Fairfax Politics

Fairfax Politics

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At the Crossroads

Lawmakers to slash the state budget and consider criminal-justice reforms.

The threadbare Franklin and Armfield office on Duke Street stands at the crossroads between racial injustice and economic crisis. It’s a ramshackle building now, but it was once the headquarters for the largest domestic slave trading firm in the United States, present at the creation of the systemic racism that plagues Virginia cops and courts. It’s also the city’s latest acquisition, and the state budget was to include $2.5 million to help transform it into the Freedom House Museum. But then the pandemic hit, and the governor hit the pause button on that line item as well as all the other spending priorities of the new Democratic majorities in the House and Senate.

School Board Votes to Change the Lee High School Name

The Fairfax County School Board has voted to change the name of Robert E. Lee High School, and will gather community input prior to voting on the new name on July 23.

Honoring the Confederacy Does Not Honor Black Lives

Seven descendants of Confederate colonel support renaming of Mosby Woods Elementary.

As mass movements across the United States and Virginia respond to generations of police brutality and systemic racism by toppling Confederate statues and holding protests, members of the Fairfax County School Board are using their power to effect change.

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‘We Can’t Wait Until 2021’ in Fairfax County

Calls for police reform intensify in the days since Fairfax County officer charged with assault for tasing man in Gum Springs.

The institution of policing dates back to the institution of slavery. “It has to be acknowledged as such. What happened 400 years ago is actually manifesting itself in practice today,” said Fairfax County Chief Equity Officer Karla Bruce.

Harmon, Ross Join Incumbents on Fairfax City Council

Meyer and School Board members all re-elected.

Fairfax City re-elected its mayor, City Council and School Board incumbents, Tuesday, May 19, and added Joe Harmon and Tom Ross to the Council, replacing Jennifer Passey and Michael DeMarco who chose not to run. And despite the pandemic, which caused many to vote by mail, more votes were cast than in 2018.

Fairfax County Supervisors Approve Budget Plan, Fairfax RISE

Highlights of May 12 Board of Supervisors meeting.

Some of the first words Chairman Jeffrey C. McKay Fairfax County Board of Supervisors said at the May 12 Board of Supervisors meeting were for county families; in particular, those who lost loved ones or had family members hospitalized with the coronavirus. "If we could keep them and their entire families in our thoughts and prayers," McKay said. "As a reminder, our County flag continues to fly at half-staff, throughout the County at our facilities, in honor of the residents who sadly died as a result of COVID-19 and in recognition of our many essential workers who are responding to the pandemic," he said.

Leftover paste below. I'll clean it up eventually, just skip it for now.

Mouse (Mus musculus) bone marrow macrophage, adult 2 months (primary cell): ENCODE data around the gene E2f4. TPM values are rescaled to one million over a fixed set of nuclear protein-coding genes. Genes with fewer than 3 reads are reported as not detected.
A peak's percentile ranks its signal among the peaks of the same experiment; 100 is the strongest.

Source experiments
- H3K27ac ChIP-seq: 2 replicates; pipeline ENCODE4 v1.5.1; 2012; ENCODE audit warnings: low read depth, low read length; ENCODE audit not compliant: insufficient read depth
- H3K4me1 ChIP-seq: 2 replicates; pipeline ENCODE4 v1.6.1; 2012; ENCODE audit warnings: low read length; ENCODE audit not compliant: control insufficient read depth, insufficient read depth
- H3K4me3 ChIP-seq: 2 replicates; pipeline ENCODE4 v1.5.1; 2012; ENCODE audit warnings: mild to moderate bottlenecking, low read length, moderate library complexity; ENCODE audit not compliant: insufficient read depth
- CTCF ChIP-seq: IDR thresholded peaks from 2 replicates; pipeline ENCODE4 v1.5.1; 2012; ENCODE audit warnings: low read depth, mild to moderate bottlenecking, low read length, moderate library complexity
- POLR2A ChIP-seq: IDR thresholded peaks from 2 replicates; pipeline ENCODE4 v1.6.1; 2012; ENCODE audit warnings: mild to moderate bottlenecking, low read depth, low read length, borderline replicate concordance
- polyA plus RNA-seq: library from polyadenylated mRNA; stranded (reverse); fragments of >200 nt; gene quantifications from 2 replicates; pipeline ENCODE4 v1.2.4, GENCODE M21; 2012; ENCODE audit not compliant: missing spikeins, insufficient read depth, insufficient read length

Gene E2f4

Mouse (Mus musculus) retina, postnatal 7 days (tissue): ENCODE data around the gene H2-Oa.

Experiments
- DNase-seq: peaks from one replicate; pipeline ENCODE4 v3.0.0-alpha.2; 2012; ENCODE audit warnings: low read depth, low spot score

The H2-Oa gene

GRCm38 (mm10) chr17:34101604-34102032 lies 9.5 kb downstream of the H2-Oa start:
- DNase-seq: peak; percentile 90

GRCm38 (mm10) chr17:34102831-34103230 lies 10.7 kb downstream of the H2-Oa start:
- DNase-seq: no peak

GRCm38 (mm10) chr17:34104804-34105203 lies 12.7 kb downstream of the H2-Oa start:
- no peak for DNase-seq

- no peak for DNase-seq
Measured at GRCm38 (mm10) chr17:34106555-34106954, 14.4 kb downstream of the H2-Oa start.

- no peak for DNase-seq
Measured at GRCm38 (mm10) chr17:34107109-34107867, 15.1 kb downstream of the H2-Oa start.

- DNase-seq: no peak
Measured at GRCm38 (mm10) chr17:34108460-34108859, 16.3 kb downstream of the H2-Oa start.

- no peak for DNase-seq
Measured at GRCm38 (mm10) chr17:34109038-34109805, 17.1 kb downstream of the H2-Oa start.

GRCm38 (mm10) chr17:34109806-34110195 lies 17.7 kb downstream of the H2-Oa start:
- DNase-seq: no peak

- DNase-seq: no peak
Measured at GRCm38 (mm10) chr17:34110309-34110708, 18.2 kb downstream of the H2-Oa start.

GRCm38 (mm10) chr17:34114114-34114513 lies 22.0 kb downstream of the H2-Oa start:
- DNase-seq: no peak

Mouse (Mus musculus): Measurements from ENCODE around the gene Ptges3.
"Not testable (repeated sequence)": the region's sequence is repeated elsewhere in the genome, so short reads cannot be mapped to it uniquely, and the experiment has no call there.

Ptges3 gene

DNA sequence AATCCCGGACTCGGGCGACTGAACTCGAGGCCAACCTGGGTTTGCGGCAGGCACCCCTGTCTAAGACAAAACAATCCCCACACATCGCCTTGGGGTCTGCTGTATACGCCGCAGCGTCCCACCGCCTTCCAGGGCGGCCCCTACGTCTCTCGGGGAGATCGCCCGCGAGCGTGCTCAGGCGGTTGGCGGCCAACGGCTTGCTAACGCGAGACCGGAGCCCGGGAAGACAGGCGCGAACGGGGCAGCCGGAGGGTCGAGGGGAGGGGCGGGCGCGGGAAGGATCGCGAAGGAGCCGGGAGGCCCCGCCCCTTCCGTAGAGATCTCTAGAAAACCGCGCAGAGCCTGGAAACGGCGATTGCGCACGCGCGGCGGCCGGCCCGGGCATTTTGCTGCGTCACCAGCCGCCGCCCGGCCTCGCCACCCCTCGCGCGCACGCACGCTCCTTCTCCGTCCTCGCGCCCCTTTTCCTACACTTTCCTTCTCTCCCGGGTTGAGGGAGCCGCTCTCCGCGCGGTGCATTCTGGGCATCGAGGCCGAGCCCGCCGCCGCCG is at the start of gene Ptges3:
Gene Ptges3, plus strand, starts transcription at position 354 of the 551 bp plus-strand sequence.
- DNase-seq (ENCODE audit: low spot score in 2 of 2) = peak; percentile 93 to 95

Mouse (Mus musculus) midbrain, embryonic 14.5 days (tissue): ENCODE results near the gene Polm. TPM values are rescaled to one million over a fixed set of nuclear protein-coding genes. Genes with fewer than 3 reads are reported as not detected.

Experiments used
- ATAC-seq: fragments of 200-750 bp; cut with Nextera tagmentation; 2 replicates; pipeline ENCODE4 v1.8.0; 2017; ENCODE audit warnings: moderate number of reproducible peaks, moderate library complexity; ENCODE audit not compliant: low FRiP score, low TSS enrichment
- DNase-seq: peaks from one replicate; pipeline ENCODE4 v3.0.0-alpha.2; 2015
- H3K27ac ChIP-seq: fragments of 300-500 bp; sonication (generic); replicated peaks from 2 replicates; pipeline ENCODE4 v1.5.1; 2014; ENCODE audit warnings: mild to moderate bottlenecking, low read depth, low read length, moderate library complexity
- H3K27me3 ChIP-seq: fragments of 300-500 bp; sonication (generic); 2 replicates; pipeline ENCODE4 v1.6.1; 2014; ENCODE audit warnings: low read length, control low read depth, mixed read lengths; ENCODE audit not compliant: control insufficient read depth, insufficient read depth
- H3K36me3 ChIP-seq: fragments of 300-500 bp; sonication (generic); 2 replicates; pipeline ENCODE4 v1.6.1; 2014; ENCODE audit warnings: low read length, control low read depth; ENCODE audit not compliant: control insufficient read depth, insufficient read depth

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NoVA Legislators Lasso Outdoor Tethering Law

New tethering restrictions go into effect July 1.

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Loan Sharks in the Water

Lawmakers crack down on predatory lending, although reform won’t happen for eight months.

The LoanMax on Mount Vernon Avenue in Arlandria is open for business during the pandemic, and colorful signs in the windows announce in English and Spanish that the car-title lender remains open during a stay-at-home order — offering loans at 200 percent annual interest during a time when unemployment claims in Alexandria are skyrocketing. Those kinds of interest rates will be illegal under the Fairness in Lending Act, which Gov. Ralph Northam signed last week after lawmakers signed off on some last-minute changes. But the ban on such high-interest lending won’t take effect until New Years Day 2021, which means high-interest lenders have eight months to engage in an unprecedented lending spree during the worst economic crisis since the Great Depression.

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Coalition to Fairfax County: Reduce Number of Inmates

County responds to NOVA Equity Agenda Coalition initiative.

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Virginia House Passes Bike, Pedestrian and Driver Bills Aimed at Safety

New Assembly makeup allows for more safety legislation.

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Generational Divide

Senior conservative Democratic senators from Fairfax undermine labor agenda.

When Democrats won both chambers of the General Assembly in November, hopes were high that the new majorities in the House and Senate would move forward with a progressive agenda that had been rejected when Republicans were in power. Labor groups were particularly excited about the prospect of passing a $15 minimum wage, collective bargaining for public employees and a requirement that all employers offer five paid sick days. But the General Assembly session ended this week without fully accomplishing these goals.

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“Invest in Fairfax,” Says Grassroots Coalition

Reaction to County Executive’s FY21 Advertised Budget

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Virginia Lawmakers Reflect on Historic General Assembly Session

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Biden Wins Virginia

Virginia Presidential Primary 2020 Results

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